LOCAL MP SAYS QUESTIONS NEED TO BE ASKED AHEAD OF JUNE ASSISTED DYING LEGISLATION
CENTRAL OKANAGAN - Opposition MP Dan Albas says his latest report on physician-assisted dying is just about trying to start a conversation with constituents on how he should vote, not about flaunting his personal views on the subject.
“I believe in triggering these discussions. This is how the system is supposed to work,” Albas says. “We’re trying to ask good questions. We’re supposed to have the people closest to the problems give the answers and then it bubbles up to Ottawa."
Released to constituents yesterday, the deeply conservative Albas writes of a severly disabled constituent who opposes the legalization of assisted suicide because it will 'create an easy option' for people with disabilities to end their own lives and the burden they have become to family and friends.
Those that don’t take that option, Albas writes, will feel intense guilt for continuing on, and those who choose physician-assisted death, may do so reluctantly.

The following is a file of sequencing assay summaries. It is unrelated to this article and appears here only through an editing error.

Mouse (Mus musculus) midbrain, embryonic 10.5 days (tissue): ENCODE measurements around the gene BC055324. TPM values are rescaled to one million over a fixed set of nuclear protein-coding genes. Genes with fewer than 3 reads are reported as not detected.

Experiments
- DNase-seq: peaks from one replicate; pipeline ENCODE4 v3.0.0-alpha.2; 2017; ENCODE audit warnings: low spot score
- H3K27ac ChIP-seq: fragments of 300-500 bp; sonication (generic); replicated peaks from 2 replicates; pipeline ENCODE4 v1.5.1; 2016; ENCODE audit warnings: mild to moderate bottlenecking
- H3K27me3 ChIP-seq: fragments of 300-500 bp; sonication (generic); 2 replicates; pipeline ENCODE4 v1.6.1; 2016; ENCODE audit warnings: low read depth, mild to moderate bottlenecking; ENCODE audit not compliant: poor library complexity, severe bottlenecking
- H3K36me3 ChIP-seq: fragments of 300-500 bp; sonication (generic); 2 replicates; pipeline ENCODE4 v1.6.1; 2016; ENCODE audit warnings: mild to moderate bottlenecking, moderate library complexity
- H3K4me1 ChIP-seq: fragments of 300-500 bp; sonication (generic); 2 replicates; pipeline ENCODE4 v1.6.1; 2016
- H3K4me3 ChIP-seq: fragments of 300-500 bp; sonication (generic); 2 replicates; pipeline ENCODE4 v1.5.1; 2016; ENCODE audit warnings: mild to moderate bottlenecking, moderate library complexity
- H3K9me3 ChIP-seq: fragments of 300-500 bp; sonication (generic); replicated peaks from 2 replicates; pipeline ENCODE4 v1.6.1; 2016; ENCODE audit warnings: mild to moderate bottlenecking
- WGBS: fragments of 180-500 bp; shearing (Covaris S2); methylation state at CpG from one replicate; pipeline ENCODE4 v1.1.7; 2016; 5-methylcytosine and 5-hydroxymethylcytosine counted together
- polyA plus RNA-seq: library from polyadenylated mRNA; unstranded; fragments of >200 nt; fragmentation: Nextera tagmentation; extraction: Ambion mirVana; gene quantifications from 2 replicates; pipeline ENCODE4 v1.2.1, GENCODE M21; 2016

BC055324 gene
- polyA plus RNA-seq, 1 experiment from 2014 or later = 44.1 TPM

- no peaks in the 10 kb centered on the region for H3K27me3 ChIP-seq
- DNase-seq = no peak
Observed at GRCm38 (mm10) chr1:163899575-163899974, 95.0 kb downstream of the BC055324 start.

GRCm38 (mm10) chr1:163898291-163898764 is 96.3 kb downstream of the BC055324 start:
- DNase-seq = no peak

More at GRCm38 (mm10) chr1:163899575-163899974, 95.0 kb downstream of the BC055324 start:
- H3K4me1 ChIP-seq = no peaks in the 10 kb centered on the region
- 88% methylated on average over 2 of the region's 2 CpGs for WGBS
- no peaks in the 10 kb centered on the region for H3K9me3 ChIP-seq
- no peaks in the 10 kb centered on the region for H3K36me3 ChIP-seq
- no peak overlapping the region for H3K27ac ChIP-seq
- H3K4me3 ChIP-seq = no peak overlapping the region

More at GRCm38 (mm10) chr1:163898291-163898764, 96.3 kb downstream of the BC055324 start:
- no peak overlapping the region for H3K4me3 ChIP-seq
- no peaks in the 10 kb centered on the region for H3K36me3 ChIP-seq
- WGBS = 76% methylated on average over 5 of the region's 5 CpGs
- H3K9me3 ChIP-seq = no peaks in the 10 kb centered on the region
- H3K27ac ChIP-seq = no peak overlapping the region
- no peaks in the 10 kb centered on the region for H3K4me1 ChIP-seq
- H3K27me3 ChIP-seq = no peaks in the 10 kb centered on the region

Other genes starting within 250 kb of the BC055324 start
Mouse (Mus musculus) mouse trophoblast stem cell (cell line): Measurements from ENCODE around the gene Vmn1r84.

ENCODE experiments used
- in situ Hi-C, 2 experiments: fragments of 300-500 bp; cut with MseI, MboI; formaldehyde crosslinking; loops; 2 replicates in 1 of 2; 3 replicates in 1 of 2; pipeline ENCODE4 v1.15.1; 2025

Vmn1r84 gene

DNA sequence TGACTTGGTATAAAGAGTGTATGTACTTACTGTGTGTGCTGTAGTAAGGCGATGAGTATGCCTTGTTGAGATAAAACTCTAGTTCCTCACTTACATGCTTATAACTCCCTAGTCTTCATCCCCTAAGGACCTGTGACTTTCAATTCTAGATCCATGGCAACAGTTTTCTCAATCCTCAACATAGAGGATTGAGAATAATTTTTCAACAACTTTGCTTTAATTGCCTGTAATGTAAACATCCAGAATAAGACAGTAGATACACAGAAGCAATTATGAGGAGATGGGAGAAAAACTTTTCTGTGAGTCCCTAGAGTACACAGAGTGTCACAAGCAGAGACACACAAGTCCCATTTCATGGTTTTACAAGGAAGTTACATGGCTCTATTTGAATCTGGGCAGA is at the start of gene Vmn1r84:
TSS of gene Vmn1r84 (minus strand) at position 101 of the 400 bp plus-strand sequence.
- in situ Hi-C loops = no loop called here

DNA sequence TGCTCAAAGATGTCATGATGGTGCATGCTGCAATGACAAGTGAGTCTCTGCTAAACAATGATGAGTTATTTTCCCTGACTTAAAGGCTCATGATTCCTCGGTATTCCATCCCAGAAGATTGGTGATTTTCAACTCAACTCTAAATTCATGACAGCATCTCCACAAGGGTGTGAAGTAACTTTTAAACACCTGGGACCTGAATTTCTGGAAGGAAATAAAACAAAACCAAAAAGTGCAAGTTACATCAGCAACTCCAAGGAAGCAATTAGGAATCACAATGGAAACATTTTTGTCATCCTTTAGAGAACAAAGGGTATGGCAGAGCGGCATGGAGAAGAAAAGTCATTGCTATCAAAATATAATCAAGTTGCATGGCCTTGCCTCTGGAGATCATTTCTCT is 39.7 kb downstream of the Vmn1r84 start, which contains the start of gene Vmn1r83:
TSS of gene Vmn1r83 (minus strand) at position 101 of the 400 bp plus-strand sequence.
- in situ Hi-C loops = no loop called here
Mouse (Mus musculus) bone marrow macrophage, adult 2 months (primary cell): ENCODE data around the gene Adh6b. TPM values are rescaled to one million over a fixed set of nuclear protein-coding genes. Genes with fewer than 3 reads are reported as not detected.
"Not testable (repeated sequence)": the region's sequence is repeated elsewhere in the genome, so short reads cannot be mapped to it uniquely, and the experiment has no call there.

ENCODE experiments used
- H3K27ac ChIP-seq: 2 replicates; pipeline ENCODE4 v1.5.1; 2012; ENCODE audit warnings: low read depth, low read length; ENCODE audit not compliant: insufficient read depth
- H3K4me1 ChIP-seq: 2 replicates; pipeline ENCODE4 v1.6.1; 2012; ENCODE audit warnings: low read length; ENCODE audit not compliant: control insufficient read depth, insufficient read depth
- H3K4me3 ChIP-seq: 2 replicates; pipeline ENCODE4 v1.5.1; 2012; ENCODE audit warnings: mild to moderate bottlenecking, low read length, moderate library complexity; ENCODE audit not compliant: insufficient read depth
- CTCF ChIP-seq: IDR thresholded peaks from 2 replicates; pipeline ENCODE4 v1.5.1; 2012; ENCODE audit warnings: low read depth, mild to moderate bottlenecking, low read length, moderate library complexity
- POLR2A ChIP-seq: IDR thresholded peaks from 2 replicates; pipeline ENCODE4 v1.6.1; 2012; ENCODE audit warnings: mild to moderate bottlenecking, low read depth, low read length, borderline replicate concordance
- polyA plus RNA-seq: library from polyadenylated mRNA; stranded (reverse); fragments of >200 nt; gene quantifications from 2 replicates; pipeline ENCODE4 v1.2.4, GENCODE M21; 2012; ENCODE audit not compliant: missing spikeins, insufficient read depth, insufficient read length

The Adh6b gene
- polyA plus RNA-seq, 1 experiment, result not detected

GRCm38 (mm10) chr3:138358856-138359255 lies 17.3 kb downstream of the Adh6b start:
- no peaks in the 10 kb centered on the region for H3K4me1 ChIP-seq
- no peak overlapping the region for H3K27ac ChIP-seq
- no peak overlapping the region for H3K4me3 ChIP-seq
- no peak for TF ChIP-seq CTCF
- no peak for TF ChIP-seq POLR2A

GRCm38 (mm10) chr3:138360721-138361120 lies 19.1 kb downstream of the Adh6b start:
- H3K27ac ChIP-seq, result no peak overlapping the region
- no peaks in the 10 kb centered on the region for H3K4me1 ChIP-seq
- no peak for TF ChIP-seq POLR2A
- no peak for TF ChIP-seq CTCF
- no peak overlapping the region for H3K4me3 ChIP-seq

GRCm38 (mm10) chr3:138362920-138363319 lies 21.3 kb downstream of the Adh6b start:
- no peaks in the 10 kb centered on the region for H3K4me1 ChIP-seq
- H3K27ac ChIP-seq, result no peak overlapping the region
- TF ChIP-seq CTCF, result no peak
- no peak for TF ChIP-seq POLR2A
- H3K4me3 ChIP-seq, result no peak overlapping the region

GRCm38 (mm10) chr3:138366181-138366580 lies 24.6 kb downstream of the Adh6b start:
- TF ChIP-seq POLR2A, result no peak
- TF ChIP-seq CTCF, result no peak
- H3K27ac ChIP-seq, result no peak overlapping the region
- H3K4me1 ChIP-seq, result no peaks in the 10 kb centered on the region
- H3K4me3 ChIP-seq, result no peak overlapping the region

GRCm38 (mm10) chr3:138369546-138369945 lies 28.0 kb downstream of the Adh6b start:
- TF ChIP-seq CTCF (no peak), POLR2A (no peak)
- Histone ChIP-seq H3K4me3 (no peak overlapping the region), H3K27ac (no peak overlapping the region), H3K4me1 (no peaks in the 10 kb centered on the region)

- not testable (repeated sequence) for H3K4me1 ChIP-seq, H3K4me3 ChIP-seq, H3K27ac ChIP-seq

The newsletter comes on the heels of a meeting the MP for Central Okanagan-Similkameen-Nicola attended Sunday in Princeton and ahead of a public meeting he’s holding tonight in Peachland where he will again broach the delicate subject with anyone who shows up.
Albas says the report is a rerun from February 2015 (when his party still formed the government) but that new riding boundaries mean not all constituents have seen it.
“I have received more substantial feedback from a wider range of people than I ever have before,” he says. “Most are in favour, by the way."
Albas vows he will vote the way the majority of his constituents tell him to vote when the federal Liberal government tables legislation in June.
That’s the extension the Supreme Court of Canada gave in January to the federal government to enact legislation around physician assisted dying.
Albas sidestipped the question of where his own views lie, saying this:
“Everyone has had a situation where a family member or friend has suffered, and some think needlessly. But people are also saying we are not providing options for mental illness, not providing enough options for palliative care, so people can get help when they need it, the assistance when they need it most.”
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